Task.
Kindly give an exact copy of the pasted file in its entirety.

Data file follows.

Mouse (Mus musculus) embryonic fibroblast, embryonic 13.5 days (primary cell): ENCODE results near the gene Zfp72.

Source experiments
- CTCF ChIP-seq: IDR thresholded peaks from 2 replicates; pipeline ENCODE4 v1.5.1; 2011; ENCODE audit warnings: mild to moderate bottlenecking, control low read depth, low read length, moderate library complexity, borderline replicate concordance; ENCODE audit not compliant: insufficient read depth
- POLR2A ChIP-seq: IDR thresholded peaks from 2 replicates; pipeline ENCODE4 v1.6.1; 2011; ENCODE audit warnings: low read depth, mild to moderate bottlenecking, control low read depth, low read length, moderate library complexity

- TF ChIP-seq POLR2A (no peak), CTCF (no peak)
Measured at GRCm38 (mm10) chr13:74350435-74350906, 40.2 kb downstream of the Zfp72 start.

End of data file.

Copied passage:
Mouse (Mus musculus) embryonic fibroblast, embryonic 13.5 days (primary cell): ENCODE results near the gene Zfp72.

Source experiments
- CTCF ChIP-seq: IDR thresholded peaks from 2 replicates; pipeline ENCODE4 v1.5.1; 2011; ENCODE audit warnings: mild to moderate bottlenecking, control low read depth, low read length, moderate library complexity, borderline replicate concordance; ENCODE audit not compliant: insufficient read depth
- POLR2A ChIP-seq: IDR thresholded peaks from 2 replicates; pipeline ENCODE4 v1.6.1; 2011; ENCODE audit warnings: low read depth, mild to moderate bottlenecking, control low read depth, low read length, moderate library complexity

- TF ChIP-seq POLR2A (no peak), CTCF (no peak)
Measured at GRCm38 (mm10) chr13:74350435-74350906, 40.2 kb downstream of the Zfp72 start.